What Clothes to Wear Hiking

Depending on that time of year you hit the trail, clothing can vary a little bit but generally a 3 season layering system will keep you warm and dry in any circumstances.

Layering is very important, peoples first instinct is to grab bulky warm gear but when backpacking it's best to use a layering system. Lighter fabrics that keep you warm which you can layer are going to save weight and room in your backpack. It will also give you more versatility because as you warm up you can take off or put on layers as you need to.

layering for hiking


As far as materials go, you definitely want to avoid cotton. Cotton absorbs moisture and is not a very good insulator. It also tends to stay wet longer which puts you at risk of hypothermia.

The materials like polyester and nylon tend to dry quickly and wick moisture away from your skin. One of the draw backs is they do tend to hold onto doors a lot more than wool.

Many backpacks use merino wool which is itch free, it insulates well and dries quickly compared to cotton. It is also really good at eliminating odours. 


When you head out on trail we advise taking only 2 pairs of underwear, that way you can rotate each day or 2 by rinsing them out with water and hanging them on the outside of you pack to dry. Just make sure you choose something synthetic which is odour resistant, dries well and lightweight. The same goes for bras. 


For socks we recommend 2 pairs for hiking and one pair for sleeping. If you know you have a lot of river crossings or expecting a lot of rain then add in another pair. Using wool socks lessens the odour, helps with blisters and dry quickly.

wool hiking socks

Base layers

Making sure you take base layers is really important unless you know it's going to be stinking hot while on trail. Having something warm and dry to sleep in at night can make a bad day end well. A synthetic or wool top and bottom are perfect for colder weather hiking but make sure you keep at set reserved only to sleep in.


Tank tops are more breathable than button up long sleeve shirts but shirts a extremely versatile. They can protect you from the sun, help keep you cool and protect you from bushes and bugs. Some of them offer SPF protection with great ventilation. You can roll up the sleeves when it's hot or button down the shirt to keep you warm.


A lot of times people out on trail are preferring to hike in shorts. It keeps you cooler and even if the weather is a little colder your legs tend to stay a bit warmer than the top. That being said your legs aren't going to be as protected from getting scratched up from bushes and eaten by bugs.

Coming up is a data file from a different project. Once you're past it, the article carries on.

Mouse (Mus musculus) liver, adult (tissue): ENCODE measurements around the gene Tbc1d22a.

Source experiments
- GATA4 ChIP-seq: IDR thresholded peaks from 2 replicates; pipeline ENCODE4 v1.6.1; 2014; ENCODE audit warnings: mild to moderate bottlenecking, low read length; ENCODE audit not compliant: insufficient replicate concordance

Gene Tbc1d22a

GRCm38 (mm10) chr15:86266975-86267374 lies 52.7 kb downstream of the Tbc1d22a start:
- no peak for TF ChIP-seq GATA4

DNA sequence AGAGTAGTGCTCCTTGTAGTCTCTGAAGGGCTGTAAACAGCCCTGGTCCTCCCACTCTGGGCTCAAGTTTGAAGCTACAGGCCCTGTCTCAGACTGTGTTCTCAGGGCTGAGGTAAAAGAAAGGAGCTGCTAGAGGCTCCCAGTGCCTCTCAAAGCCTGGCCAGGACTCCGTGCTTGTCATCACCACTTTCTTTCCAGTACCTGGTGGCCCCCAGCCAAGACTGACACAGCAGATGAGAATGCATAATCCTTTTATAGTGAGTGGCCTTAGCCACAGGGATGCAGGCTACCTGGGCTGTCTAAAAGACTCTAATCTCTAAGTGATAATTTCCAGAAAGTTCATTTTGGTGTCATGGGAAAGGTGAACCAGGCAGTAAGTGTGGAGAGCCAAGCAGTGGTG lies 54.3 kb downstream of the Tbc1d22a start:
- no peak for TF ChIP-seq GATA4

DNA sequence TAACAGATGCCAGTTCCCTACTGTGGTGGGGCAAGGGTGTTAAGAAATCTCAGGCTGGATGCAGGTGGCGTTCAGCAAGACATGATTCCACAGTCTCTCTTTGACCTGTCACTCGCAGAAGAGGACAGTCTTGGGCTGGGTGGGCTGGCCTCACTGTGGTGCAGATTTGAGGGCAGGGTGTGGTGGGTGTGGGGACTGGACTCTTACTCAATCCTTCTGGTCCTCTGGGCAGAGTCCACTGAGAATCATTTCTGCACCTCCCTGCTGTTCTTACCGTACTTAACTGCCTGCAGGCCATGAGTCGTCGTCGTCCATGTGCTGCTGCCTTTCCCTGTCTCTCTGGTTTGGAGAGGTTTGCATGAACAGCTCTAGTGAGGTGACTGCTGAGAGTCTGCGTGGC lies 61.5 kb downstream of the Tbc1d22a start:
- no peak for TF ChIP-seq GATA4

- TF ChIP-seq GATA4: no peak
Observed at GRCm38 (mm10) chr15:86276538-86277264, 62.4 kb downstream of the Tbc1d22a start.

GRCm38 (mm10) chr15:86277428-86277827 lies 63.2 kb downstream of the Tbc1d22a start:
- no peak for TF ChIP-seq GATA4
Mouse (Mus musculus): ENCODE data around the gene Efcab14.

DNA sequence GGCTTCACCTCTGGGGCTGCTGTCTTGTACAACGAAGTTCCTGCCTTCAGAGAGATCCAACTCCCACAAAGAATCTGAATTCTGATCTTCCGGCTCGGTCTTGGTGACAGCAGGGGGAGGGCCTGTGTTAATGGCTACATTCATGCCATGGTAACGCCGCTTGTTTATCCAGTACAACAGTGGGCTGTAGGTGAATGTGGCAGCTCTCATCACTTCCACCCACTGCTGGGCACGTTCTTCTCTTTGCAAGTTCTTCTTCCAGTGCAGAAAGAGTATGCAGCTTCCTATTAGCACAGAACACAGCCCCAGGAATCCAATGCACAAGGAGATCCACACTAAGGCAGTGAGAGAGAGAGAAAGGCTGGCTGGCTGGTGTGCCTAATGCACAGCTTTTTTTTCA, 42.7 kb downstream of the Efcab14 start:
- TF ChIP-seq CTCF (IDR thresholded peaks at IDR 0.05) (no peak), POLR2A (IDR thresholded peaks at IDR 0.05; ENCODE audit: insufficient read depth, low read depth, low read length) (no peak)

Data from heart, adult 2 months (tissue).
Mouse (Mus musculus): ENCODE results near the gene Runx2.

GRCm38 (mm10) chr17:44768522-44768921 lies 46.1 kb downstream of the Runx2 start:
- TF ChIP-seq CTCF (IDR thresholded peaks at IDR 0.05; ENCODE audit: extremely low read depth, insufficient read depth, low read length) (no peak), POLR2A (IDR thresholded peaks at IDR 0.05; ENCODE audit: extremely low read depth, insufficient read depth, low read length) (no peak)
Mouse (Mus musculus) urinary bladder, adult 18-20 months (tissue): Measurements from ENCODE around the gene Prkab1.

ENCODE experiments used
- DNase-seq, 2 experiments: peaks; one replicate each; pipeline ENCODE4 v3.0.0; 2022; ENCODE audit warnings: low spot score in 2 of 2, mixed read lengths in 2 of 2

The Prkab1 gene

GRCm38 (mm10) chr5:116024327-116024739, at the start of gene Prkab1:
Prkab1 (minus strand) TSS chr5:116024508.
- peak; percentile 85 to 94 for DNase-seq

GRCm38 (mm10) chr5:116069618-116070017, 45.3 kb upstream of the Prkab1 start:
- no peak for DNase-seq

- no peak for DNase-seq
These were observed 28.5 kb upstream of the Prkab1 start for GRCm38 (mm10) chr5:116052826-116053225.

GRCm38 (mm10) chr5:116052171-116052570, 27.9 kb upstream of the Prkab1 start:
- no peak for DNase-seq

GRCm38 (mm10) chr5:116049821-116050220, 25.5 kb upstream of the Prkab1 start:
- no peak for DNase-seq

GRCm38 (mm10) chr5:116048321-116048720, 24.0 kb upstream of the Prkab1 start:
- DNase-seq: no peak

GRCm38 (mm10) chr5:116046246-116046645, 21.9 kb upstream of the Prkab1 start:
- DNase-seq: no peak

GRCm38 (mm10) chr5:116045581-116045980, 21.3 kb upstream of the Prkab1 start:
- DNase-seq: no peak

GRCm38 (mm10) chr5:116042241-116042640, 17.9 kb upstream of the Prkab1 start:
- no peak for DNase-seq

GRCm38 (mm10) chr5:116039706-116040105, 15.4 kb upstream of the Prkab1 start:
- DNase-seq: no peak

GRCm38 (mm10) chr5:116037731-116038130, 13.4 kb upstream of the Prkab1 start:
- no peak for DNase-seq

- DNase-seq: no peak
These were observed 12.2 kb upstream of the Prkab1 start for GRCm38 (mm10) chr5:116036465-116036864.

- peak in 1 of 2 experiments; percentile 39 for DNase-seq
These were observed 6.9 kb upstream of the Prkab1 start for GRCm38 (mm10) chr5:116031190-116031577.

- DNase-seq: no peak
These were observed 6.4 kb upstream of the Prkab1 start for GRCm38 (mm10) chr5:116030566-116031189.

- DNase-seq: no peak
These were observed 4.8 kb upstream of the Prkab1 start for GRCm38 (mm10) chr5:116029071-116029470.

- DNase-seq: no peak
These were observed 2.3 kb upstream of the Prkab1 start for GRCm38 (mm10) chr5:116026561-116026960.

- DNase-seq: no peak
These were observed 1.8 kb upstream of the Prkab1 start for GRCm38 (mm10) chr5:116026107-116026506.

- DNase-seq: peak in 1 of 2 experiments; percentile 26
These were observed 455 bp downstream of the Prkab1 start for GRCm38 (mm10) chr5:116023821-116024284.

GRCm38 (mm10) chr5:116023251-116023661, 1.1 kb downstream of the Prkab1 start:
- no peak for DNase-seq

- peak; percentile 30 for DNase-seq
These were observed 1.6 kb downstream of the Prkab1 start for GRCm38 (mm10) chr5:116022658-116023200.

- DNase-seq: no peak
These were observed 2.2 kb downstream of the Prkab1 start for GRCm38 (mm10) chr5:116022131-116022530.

If you're not sure if shorts are the way to go you can always use convertible hiking pants where the lower half zips off and converts into shorts. As log as you avoid jeans you are probably going to be ok no matter what you choose.

Choosing yoga pants are another great option which can help with chafing but are not as durable as other options. Using tighter pants for hiking can leave you exposed to bugs.

Mid layer

A puffer jacket or a vest are a both great light weight options. Regardless if it's warmer weather or not, making sure you have a mid layer in every condition is a safety precaution. 

You have 2 types of puffer jackets, down and synthetic. Down is lighter weight although once it gets wet it's basically useless. You also need a special type of cleaner for down as normal detergent will strip the feathers of their natural oils. A synthetic jacket will be cheaper, be easier to wash but they are heavier. 

Some people just decide to bring a fleece pullover instead of a puffer jacket. These are generally heavier but you can use it to sleep in when the weather get cold, is more durable and will still have insulating properties when it gets wet. 

Wet Weather 

When shopping for a rain jacket and pants some the features to look out for are pit zips. These help control your temperature and ventilate yourself when you get too hot. For rain pants having something with a elastic top so you can pull them over your clothes easily helps. Having zippers around the ankle area enables you to pull them over you hiking shoes without having to take them off.

hiking rain jacket with pit zips

Another option is a rain kilt because they are easier to put on and are more breathable than pants.

dyneema rain kilt


Having an umbrella can stop your rain jacket from getting totally soaked through and help keep you warm. 

ultralight hiking umbrella


There is nothing more miserable than having freezing hands when you get up in the morning or trying to hike. Having a set of gloves can stop your hands from hurting from the bitter cold. Possum down gloves dry quickly but there are many different types of gloves out there. You may want to consider waterproof gloves if it's going to rain.

hiking gloves

It can be easy to overpack so if you just take a base layer, regular layer, one mid layer and rain gear you should be all good.


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